NM: A really cool piece that we did recently is at the University of Michigan, Dearborn. They had set up fabric flags of all of the countries recognized by the UN, in honor of the incredible diversity of the student body. The flags would get damaged, so they raised money to get them done in a more permanent fashion. So we made 195 different tiles depicting all the flags. It was challenging and exciting. We had to adapt the flag artwork to something we could do. We ended up doing some incredibly detailed pieces that I still shake my head at. [The Motawi staff] takes a field trip every year to go visit our installations, and that year we got to be present at the dedication of this amazing tile wall.
DW: How would you describe your leadership style?
NM: I’m the visionary type, and I can also be strategic. But I need people around me who are very organized, because getting every little detail taken care of and right is not my thing.
DW: Motawi Tileworks has incorporated Toyota’s approach to efficiency. Why?
NM: In 2003, I said to my business associates, “Look, this is a nice company, but we’re not really making enough money. This is not cool. I can’t pay the landlord in reputation.” For many years, I wasn’t clear on how much profit I needed to protect the company. So it’s my limitations as a business manager that limit the company. It turns out that the Toyota philosophy and the Arts and Crafts philosophy are oddly correlated, because you’re looking for people to execute very well, and you’re looking for the people who have more expertise than just hitting a nail and passing it down the assembly line.
Our system, which is based on Toyota principles and utilizes a technique called kanban, shows everyone what to do, so the manufacturing part has a quite clear progression. There’s no confusion about what job to do first or what parts to be making. That’s quite well laid out so anyone can see it for any department. And we’re good at using the kanban system to our advantage.
Within the artist communities, money doesn’t usually drive people. You want to get your things out there, and I want to provide a great workplace for people. At this point, though, my attitude has shifted. In order to be stable, it has to be profitable. Allowing [my employees] to prosper along with the company is important to me, but you have to prosper if you’re going to share anything. It would be a bittersweet victory to see my people running into trouble while I’m doing all right.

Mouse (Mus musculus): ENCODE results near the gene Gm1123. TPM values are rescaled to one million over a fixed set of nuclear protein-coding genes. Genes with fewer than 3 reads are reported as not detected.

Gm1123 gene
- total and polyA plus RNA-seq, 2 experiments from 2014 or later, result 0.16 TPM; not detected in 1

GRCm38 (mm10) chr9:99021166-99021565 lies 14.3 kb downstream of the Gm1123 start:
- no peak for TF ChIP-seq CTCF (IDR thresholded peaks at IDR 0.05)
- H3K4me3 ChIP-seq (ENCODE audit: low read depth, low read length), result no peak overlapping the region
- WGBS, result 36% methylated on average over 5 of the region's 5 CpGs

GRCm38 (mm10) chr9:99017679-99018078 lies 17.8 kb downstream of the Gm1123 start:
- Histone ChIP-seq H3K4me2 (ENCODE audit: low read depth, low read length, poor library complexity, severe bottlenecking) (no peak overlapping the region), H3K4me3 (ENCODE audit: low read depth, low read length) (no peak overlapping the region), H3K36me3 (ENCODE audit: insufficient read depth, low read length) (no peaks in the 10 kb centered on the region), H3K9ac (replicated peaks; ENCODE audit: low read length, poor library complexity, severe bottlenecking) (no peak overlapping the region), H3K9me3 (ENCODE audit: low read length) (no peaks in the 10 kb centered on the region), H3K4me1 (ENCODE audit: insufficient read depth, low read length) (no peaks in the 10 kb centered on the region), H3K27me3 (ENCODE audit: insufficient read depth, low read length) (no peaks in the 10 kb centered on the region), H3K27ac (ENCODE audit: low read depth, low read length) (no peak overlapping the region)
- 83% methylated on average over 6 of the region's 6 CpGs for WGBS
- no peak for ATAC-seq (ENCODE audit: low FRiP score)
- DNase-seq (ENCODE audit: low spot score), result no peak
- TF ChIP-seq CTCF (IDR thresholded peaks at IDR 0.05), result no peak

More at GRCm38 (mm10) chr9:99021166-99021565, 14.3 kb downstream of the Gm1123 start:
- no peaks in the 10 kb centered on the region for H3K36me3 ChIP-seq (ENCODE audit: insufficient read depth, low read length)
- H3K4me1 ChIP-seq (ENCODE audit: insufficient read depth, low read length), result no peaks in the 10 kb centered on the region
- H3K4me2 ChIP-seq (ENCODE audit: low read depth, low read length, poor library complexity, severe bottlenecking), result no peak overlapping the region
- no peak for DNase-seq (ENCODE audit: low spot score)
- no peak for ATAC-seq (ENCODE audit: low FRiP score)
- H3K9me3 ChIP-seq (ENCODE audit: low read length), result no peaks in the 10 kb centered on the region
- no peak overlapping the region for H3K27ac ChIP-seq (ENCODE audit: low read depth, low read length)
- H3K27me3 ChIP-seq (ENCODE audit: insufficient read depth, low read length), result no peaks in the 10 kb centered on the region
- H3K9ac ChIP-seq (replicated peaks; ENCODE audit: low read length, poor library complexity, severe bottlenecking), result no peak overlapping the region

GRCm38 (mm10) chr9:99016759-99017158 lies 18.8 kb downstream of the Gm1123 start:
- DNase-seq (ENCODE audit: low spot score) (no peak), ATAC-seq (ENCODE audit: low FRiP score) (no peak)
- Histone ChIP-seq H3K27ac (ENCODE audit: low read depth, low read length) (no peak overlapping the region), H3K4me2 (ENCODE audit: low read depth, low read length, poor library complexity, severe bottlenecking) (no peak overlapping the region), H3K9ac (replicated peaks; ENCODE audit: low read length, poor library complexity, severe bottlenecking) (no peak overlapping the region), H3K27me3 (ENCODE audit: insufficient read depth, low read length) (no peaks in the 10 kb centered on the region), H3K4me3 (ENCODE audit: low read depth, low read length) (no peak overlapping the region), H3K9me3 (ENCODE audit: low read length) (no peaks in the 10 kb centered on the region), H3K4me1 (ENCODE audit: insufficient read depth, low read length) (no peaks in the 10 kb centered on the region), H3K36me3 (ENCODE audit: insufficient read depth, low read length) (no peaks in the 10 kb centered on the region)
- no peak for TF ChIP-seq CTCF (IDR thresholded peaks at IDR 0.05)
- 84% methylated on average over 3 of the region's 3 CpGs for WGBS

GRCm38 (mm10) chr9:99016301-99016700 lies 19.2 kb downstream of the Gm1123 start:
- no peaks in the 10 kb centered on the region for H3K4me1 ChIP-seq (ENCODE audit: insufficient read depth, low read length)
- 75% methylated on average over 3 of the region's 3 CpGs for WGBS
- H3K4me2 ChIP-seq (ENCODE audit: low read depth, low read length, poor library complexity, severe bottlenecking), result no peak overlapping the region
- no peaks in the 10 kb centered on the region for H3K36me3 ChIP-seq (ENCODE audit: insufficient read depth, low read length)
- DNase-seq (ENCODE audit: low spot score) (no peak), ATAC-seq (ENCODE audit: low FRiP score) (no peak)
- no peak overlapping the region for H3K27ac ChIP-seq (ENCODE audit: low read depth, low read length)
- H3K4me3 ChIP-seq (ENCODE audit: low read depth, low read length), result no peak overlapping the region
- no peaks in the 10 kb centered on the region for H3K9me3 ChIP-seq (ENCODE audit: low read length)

DW: What do you think of the resurgence of makers and artisans in the US, especially the thriving community in nearby Detroit?
NM: I’m delighted to see it. Clearly, I’m behind any artistic effort that’s going to be financially profitable and is making items that are well designed. Shinola is an upstart, and there are other companies, like Detroit Bikes. I don’t know that we can create commodity goods here—things that are incredibly cheap, because that requires low wages—but making quality, high-designed things is wonderful.
DW: What is your favorite object in your office?
NM: There’s a cartoon from Non Sequitur that I’ve had almost since the beginning that sums up my attitude about art and business. The label is “The Reality of Muse.” It shows an artist looking at a blank canvas up in his garret, with the landlord coming up the stairs and saying, “Your rent is past due, Art-boy.” That says it all to me. I want my independence, and you have to pull it all together.
DW: What book have you read recently?
NM: There’s one that’s been influential, Finish Big: How Great Entrepreneurs Exit Their Companies on Top, by Bo Burlingham. There are people in the company who would like to go on with it after me or in case something happens to me, and I’m working to set the tileworks up to go on after me. So that’s pretty exciting. DW
Kimberly Olson is Diversity Woman’s managing editor.